Why Most Americans Want to Work in Shared Office Space

Why Most Americans Want to Work in Shared Office Space

At one time or another, almost everyone wondered what it would be like to work from home. Now, six months into the coronavirus pandemic – requiring most employees to work remotely – people are pining for their place of business! According to a new Gensler survey, only 12% of U.S. workers want to work from home full-time. What gives? Are living room laborers craving the comfort of their cubicles? Is quarantine fatigue driving the desire to trade togetherness for traffic jams? Maybe a little, though the real reasons might surprise you. Keep reading to learn why most Americans want to work in shared office space. 

Coworkers

The number one thing people miss about going into the office is the company of their coworkers. Regardless of industry, working face-to-face with others is valued above all else. Even those using video-enabled, digital communication platforms report difficulty feeling connected to what everyone else is doing.

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Source: Gensler

Spontaneous brainstorming sessions, friendly competition, and even office gossip fuel creativity and the exchange of ideas, yet all are hard to achieve over email or Whatsapp. In fact, one Stanford economist believes the in-person availability of colleagues is so closely tied to success, he predicts dire consequences for companies choosing to keep workers at home:

  • A decline in staff focus and motivation
  • An overall reduction in productivity
  • Decreased inspiration and innovation

Collaboration

If anything was learned from the viral shutdown, it’s how to remotely facilitate collaboration. It works but is far more effective in the physical presence of coworkers. The playful banter, spirited debates, and shared working lunches that accompany live participation build strong professional relationships. Teammates who trust and understand one another are highly productive and creative.

Companies remaining fully remote after the pandemic should consider leasing flexible office space for in-person activities and experiences. Even employees who only gather together a few times per year report feeling more connected to their coworkers and ingrained in company culture.

 Communication

Highly productive people tend to be above-average communicators. Effective communication, according to research conducted by Google, is achieved when participants feel psychologically safe to express themselves. Per the study, psychological safety is cultivated through face-to-face communication:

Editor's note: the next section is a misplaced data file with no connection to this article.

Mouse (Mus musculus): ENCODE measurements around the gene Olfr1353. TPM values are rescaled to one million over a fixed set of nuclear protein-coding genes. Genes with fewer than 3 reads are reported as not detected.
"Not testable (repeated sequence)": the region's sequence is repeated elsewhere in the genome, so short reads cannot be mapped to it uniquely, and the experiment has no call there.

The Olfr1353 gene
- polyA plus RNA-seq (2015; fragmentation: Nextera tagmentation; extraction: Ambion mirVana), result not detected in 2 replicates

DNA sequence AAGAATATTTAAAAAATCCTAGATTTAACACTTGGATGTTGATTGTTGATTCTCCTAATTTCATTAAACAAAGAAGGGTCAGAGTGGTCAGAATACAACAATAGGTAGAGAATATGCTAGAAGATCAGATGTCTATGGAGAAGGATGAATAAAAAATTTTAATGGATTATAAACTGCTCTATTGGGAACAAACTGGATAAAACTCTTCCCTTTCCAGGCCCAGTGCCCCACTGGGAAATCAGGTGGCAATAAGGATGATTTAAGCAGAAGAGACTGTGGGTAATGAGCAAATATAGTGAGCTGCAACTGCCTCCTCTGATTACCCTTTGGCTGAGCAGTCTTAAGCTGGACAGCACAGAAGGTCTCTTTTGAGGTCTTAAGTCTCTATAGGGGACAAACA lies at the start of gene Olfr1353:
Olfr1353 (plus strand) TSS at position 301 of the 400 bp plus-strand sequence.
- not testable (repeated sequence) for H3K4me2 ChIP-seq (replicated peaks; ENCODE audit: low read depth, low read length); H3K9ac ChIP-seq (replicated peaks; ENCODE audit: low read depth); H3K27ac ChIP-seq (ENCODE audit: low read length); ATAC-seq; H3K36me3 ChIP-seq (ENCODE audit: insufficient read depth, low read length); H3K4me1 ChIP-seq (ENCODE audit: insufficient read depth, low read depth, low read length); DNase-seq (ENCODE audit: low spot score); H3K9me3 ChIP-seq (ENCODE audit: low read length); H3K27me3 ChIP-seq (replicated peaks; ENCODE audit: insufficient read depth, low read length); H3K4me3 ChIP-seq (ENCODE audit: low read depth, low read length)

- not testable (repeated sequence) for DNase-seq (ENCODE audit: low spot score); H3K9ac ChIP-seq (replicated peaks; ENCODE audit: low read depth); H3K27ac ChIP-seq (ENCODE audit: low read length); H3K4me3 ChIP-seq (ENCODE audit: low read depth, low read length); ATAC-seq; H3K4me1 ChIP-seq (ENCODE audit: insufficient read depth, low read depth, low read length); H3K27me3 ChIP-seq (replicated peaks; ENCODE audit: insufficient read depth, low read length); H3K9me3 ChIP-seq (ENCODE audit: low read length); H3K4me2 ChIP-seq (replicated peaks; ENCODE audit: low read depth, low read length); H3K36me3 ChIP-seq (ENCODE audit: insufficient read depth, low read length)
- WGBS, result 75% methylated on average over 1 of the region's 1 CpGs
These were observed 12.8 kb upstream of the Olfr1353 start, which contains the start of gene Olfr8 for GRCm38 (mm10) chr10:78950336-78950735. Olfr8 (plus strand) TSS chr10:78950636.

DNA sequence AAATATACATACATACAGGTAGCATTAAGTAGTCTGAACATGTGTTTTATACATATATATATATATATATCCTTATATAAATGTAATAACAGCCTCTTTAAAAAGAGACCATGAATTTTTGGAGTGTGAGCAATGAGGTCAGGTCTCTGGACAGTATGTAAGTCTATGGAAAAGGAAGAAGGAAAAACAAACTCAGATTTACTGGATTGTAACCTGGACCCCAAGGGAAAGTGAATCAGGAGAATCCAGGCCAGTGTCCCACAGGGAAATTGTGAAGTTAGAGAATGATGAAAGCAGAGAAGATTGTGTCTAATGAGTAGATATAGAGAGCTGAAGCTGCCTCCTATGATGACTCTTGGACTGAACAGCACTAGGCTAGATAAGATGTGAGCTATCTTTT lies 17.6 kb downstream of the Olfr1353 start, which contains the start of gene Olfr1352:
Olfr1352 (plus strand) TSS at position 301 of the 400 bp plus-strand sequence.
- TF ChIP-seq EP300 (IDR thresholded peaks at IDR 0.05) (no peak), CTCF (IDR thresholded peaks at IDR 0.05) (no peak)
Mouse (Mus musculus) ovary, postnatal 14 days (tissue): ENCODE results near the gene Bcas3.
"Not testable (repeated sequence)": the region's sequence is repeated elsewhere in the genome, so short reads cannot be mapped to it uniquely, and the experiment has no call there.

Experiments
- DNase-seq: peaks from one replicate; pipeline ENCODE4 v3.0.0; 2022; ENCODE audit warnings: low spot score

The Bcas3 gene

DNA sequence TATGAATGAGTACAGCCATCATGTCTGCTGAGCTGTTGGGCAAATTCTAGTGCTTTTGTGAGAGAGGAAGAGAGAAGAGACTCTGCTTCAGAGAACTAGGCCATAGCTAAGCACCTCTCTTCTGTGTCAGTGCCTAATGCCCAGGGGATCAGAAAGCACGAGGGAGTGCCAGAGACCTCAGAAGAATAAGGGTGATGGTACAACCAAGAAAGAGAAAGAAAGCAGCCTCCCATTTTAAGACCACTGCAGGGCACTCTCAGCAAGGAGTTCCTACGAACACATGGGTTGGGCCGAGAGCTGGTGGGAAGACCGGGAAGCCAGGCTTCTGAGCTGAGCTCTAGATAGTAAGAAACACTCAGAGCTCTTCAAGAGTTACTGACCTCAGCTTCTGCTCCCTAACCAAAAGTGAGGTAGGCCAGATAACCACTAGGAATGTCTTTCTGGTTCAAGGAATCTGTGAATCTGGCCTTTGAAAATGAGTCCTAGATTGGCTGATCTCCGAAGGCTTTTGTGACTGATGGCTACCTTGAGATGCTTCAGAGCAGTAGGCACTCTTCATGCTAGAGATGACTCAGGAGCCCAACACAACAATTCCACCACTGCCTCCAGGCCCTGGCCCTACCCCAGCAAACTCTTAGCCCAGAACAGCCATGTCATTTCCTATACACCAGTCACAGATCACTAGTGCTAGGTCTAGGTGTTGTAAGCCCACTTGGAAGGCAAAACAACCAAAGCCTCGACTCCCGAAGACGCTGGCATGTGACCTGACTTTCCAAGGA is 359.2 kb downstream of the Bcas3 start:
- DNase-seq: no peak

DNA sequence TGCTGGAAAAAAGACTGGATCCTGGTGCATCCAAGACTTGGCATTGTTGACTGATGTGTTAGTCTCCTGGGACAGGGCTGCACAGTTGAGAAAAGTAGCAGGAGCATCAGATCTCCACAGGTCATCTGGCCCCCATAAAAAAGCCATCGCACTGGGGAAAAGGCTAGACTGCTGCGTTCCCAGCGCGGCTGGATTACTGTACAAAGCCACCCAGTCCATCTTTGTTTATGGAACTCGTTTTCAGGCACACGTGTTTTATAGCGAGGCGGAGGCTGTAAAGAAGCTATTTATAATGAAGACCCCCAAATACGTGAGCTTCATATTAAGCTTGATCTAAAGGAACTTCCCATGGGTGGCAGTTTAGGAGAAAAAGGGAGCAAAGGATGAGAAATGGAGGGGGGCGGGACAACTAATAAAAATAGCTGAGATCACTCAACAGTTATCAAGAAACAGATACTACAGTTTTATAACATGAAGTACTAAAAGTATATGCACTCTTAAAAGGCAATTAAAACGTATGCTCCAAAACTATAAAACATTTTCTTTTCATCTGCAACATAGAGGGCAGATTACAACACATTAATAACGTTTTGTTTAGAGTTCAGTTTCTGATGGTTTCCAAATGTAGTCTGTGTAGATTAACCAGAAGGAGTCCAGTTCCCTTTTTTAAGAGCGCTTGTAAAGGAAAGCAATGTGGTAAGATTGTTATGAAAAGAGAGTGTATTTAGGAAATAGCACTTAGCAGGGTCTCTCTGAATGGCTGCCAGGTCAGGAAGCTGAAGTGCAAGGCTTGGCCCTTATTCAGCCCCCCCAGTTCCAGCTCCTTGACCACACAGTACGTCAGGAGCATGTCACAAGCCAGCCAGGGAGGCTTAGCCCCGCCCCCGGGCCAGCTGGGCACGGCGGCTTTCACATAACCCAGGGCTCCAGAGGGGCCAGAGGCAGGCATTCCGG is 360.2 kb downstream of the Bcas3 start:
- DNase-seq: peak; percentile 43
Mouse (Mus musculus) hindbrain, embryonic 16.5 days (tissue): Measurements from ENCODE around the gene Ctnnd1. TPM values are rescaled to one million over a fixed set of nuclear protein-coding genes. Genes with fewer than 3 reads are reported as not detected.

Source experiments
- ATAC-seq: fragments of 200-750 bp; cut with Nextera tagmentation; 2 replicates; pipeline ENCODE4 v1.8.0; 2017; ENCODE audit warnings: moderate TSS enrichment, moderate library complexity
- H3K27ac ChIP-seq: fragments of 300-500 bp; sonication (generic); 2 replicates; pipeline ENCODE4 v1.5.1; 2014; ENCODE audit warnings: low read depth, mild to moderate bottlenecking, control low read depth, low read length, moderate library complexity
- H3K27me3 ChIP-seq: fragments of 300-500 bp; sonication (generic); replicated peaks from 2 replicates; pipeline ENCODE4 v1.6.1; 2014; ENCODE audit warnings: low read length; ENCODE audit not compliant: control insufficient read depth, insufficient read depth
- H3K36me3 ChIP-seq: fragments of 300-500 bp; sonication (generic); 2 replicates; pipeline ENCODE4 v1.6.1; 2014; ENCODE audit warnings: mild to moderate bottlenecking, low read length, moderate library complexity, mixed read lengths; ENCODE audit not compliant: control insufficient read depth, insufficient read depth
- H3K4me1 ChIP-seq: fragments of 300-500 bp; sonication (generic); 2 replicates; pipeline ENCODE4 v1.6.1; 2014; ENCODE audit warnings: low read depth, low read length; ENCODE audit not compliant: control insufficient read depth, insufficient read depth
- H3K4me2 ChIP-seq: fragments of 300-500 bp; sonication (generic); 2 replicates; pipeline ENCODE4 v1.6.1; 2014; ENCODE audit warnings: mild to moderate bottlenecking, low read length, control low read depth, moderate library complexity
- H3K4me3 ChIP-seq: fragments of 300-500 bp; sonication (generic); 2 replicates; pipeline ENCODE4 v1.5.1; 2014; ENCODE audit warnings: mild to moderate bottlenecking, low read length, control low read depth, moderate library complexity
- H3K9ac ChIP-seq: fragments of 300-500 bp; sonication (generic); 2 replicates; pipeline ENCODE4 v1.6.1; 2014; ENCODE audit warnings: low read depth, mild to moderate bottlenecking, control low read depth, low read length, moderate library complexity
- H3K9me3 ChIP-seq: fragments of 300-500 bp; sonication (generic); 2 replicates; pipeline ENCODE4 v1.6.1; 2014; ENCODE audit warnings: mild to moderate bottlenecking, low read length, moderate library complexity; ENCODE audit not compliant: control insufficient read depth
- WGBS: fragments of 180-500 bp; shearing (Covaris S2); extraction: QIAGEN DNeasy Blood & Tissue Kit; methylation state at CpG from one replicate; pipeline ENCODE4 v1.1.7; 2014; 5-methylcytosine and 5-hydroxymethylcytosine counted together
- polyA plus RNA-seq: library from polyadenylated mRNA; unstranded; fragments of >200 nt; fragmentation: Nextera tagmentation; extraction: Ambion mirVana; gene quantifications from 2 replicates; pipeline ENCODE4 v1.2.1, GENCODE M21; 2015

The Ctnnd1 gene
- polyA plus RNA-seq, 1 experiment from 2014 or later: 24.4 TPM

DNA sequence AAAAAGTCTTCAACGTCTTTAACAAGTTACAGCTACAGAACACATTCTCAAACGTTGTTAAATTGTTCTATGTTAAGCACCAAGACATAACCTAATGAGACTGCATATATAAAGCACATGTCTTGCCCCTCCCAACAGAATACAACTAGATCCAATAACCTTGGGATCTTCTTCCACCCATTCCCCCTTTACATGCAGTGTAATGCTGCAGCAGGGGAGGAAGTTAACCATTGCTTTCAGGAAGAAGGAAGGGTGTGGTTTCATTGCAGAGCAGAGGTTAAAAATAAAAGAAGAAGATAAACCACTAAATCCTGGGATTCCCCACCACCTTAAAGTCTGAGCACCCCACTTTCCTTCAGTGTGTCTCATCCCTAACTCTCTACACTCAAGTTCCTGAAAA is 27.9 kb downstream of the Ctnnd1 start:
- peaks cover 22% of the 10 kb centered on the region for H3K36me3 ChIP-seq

• Face-to-face communication ensures employees know they are accepted and respected as individuals by the team, which leads to greater productivity.
  • Face-to-face communication prevents misunderstandings and stimulates social exchanges – encouragement, validation, humorous engagement — that breed psychological safety.

While some psychologists think the lack of external stimuli experienced by remote workers hinders productivity, others say it’s the increased in-person communication that boosts worker output. Meaning, popping into someone’s office for a quick explanation is more efficient than attempting to convey the same idea over email.

To that end, experts are encouraging companies to consider more than just overhead in their decision to eighty-six their offices. Instead, they suggest, contemplating the impact going completely remote may have on employee engagement and productivity.

Community

Working together in shared space creates a sense of community. That feeling of belonging to something bigger than one’s self influences company culture and drive. Laughing together, overcoming challenges, celebrating wins, and venting about mutual frustrations builds cohesive teams.

The shared office experience often extends past professional alliances. Many people make life-long friends, and even meet life-partners and spouses, at work. It’s this ability to connect on a deeper level that allows business to thrive, and why 50% of those surveyed said they’d prefer to return to the office, even with a 40-minute commute.

COVID

Though they are eager to return to the office, in the age of COVID, American workers expect increased safety protocols for their comfort and health. Examples include:

  • Staff staying home when sick
  • More opportunities to work from home when necessary
  • Intense cleaning
  • Social distancing
  • Adding additional shifts
  • Broadening work hours
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Source: Gensler

 

If you’re looking to get back to the office setting, we’ve got you covered, with increased coronavirus risk mitigation practices and numerous memberships plans crafted for your comfort. We look forward to welcoming you to Office Partners on Pearl! Contact us to learn more or schedule a tour.

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